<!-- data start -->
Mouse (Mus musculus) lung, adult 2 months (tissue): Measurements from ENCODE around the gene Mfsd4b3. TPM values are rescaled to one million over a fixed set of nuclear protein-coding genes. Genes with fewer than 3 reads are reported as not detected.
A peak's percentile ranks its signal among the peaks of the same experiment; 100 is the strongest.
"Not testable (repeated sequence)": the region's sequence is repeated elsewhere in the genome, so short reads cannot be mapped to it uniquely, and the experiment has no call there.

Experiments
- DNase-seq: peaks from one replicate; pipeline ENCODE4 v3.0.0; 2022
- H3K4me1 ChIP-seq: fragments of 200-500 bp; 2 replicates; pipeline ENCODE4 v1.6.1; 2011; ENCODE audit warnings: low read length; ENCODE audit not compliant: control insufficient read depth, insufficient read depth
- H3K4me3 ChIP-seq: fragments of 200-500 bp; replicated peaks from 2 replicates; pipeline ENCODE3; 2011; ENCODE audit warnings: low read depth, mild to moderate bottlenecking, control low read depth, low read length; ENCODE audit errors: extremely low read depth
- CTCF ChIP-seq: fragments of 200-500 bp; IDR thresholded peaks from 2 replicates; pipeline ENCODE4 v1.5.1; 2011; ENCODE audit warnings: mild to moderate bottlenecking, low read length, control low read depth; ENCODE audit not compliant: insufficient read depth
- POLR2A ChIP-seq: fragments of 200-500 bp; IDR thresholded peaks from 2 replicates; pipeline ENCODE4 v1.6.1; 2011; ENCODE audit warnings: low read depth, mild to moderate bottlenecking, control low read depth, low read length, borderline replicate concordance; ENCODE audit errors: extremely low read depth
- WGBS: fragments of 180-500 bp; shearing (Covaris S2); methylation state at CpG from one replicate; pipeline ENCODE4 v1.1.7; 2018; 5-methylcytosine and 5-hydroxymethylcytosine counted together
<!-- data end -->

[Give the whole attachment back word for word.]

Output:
Mouse (Mus musculus) lung, adult 2 months (tissue): Measurements from ENCODE around the gene Mfsd4b3. TPM values are rescaled to one million over a fixed set of nuclear protein-coding genes. Genes with fewer than 3 reads are reported as not detected.
A peak's percentile ranks its signal among the peaks of the same experiment; 100 is the strongest.
"Not testable (repeated sequence)": the region's sequence is repeated elsewhere in the genome, so short reads cannot be mapped to it uniquely, and the experiment has no call there.

Experiments
- DNase-seq: peaks from one replicate; pipeline ENCODE4 v3.0.0; 2022
- H3K4me1 ChIP-seq: fragments of 200-500 bp; 2 replicates; pipeline ENCODE4 v1.6.1; 2011; ENCODE audit warnings: low read length; ENCODE audit not compliant: control insufficient read depth, insufficient read depth
- H3K4me3 ChIP-seq: fragments of 200-500 bp; replicated peaks from 2 replicates; pipeline ENCODE3; 2011; ENCODE audit warnings: low read depth, mild to moderate bottlenecking, control low read depth, low read length; ENCODE audit errors: extremely low read depth
- CTCF ChIP-seq: fragments of 200-500 bp; IDR thresholded peaks from 2 replicates; pipeline ENCODE4 v1.5.1; 2011; ENCODE audit warnings: mild to moderate bottlenecking, low read length, control low read depth; ENCODE audit not compliant: insufficient read depth
- POLR2A ChIP-seq: fragments of 200-500 bp; IDR thresholded peaks from 2 replicates; pipeline ENCODE4 v1.6.1; 2011; ENCODE audit warnings: low read depth, mild to moderate bottlenecking, control low read depth, low read length, borderline replicate concordance; ENCODE audit errors: extremely low read depth
- WGBS: fragments of 180-500 bp; shearing (Covaris S2); methylation state at CpG from one replicate; pipeline ENCODE4 v1.1.7; 2018; 5-methylcytosine and 5-hydroxymethylcytosine counted together